Dehydration affects cerebral blood flow but not its metabolic rate for oxygen during maximal exercise in trained humans.
Bottom Line: In all conditions, reductions in ICA and MCA Vmean were associated with declining cerebral vascular conductance, increasing jugular venous noradrenaline, and falling arterial carbon dioxide tension (P aCO 2) (R(2) ≥ 0.41, P ≤ 0.01) whereas CCA flow and conductance were related to elevated blood temperature.In conclusion, dehydration accelerated the decline in CBF by decreasing P aCO 2 and enhancing vasoconstrictor activity.However, the circulatory strain on the human brain during maximal exercise does not compromise CMRO2 because of compensatory increases in O2 extraction.
Affiliation: Centre for Sports Medicine and Human Performance, Brunel University, London, UK.Show MeSH
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Mentions: In control in the dehydration trial, ICA blood flow and MCA Vmean increased by ∼17 ± 2% from rest to submaximal exercise and thereafter declined to resting values (both P < 0.05; Fig. 3A and D). Conversely, during DEH, ICA blood flow did not increase from rest to moderate exercise, but declined to below resting values at WRmax (−11% vs. rest, P < 0.05). ICA blood flow responses to REH were similar to control. In all conditions, the decline in blood flow at high exercise intensities was associated with reductions in vessel diameter and blood velocity. In contrast to ICA blood flow, CCA blood flow did not change during low intensity exercise in control, but increased progressively with further increases in exercise intensity (rest = 0.47 ± 0.02 vs. 0.60 ± 0.02 l min−1, P < 0.01) (Fig. 3C). During DEH, CCA blood flow was elevated (P < 0.05) at the start of exercise and did not change throughout incremental exercise. CCA blood flow responses to REH incremental exercise were similar to control. The increases in CCA blood flow in control and REH were associated with increases in blood velocity (P < 0.05). In the euhydration trial, ICA and CCA blood flow, and MCA Vmean were similar at rest and during incremental exercise.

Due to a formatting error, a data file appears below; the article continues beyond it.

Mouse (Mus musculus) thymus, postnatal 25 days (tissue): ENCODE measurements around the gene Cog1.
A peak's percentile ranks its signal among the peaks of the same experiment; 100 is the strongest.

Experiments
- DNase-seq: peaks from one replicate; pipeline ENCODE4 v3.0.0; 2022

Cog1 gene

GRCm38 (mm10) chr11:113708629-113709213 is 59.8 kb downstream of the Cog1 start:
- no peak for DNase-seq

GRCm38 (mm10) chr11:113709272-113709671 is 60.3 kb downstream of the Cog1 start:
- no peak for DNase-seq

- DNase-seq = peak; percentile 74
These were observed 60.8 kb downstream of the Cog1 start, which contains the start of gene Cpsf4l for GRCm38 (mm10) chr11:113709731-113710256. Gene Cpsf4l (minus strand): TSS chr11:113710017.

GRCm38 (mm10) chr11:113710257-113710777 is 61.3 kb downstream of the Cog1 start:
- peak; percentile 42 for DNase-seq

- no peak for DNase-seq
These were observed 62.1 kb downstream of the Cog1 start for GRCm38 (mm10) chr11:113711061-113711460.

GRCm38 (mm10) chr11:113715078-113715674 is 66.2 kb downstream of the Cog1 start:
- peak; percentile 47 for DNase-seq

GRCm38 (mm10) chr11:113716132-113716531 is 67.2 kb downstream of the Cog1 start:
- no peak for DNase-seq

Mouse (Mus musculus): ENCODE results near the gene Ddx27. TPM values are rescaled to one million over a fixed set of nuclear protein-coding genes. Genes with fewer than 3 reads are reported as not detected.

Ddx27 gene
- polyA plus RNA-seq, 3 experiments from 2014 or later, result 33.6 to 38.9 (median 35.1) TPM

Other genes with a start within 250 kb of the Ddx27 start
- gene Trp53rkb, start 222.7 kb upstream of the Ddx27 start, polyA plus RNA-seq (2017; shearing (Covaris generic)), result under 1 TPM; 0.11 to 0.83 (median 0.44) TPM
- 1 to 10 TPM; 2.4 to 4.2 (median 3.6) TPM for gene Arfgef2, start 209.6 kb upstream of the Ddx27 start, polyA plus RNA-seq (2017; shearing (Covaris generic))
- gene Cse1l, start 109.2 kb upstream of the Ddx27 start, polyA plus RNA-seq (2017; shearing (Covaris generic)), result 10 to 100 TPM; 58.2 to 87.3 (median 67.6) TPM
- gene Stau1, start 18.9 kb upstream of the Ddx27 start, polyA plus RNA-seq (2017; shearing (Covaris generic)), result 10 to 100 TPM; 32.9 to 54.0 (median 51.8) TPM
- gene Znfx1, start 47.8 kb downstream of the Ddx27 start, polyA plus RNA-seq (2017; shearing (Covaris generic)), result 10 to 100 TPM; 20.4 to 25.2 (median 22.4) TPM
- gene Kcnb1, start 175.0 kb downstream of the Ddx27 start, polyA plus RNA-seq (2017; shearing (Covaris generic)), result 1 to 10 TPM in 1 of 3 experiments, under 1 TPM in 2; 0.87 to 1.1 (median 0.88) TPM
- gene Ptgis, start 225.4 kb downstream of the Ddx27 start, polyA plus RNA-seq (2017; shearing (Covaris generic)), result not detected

Affiliation: Centre for Sports Medicine and Human Performance, Brunel University, London, UK.